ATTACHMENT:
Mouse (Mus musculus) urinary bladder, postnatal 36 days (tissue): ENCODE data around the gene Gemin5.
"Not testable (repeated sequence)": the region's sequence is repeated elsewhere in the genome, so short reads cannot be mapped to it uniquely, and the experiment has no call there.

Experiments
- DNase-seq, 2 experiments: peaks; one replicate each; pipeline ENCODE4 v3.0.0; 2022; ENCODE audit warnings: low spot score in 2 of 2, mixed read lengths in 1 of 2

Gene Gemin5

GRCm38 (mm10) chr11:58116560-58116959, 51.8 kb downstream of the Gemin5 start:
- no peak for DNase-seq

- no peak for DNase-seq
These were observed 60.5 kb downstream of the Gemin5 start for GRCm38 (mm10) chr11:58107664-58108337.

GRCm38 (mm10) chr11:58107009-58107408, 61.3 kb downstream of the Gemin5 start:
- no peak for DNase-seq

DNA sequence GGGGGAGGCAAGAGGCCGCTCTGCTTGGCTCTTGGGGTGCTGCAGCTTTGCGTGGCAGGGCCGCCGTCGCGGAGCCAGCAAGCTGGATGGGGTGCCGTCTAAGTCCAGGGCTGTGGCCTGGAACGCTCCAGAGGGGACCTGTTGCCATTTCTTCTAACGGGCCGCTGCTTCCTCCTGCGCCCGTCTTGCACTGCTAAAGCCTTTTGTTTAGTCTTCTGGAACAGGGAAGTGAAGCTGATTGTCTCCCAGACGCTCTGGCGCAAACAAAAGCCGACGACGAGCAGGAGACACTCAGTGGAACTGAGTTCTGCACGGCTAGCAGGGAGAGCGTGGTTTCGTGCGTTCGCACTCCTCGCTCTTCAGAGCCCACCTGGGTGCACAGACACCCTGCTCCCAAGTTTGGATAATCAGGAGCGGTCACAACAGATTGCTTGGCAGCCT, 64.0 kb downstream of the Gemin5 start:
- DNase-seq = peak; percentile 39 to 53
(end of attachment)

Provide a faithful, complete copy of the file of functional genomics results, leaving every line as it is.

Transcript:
Mouse (Mus musculus) urinary bladder, postnatal 36 days (tissue): ENCODE data around the gene Gemin5.
"Not testable (repeated sequence)": the region's sequence is repeated elsewhere in the genome, so short reads cannot be mapped to it uniquely, and the experiment has no call there.

Experiments
- DNase-seq, 2 experiments: peaks; one replicate each; pipeline ENCODE4 v3.0.0; 2022; ENCODE audit warnings: low spot score in 2 of 2, mixed read lengths in 1 of 2

Gene Gemin5

GRCm38 (mm10) chr11:58116560-58116959, 51.8 kb downstream of the Gemin5 start:
- no peak for DNase-seq

- no peak for DNase-seq
These were observed 60.5 kb downstream of the Gemin5 start for GRCm38 (mm10) chr11:58107664-58108337.

GRCm38 (mm10) chr11:58107009-58107408, 61.3 kb downstream of the Gemin5 start:
- no peak for DNase-seq

DNA sequence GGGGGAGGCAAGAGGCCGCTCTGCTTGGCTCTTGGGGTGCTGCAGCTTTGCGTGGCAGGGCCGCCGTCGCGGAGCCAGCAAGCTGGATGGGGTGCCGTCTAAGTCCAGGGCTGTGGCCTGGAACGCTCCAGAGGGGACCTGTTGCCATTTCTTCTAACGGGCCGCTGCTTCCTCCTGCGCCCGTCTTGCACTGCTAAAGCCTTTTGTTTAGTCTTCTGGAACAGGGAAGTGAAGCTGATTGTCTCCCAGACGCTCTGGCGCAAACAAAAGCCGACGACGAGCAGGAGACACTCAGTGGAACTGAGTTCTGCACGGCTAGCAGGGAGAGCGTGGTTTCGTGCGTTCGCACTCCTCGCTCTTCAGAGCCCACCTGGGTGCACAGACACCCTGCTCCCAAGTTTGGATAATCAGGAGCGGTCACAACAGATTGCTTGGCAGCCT, 64.0 kb downstream of the Gemin5 start:
- DNase-seq = peak; percentile 39 to 53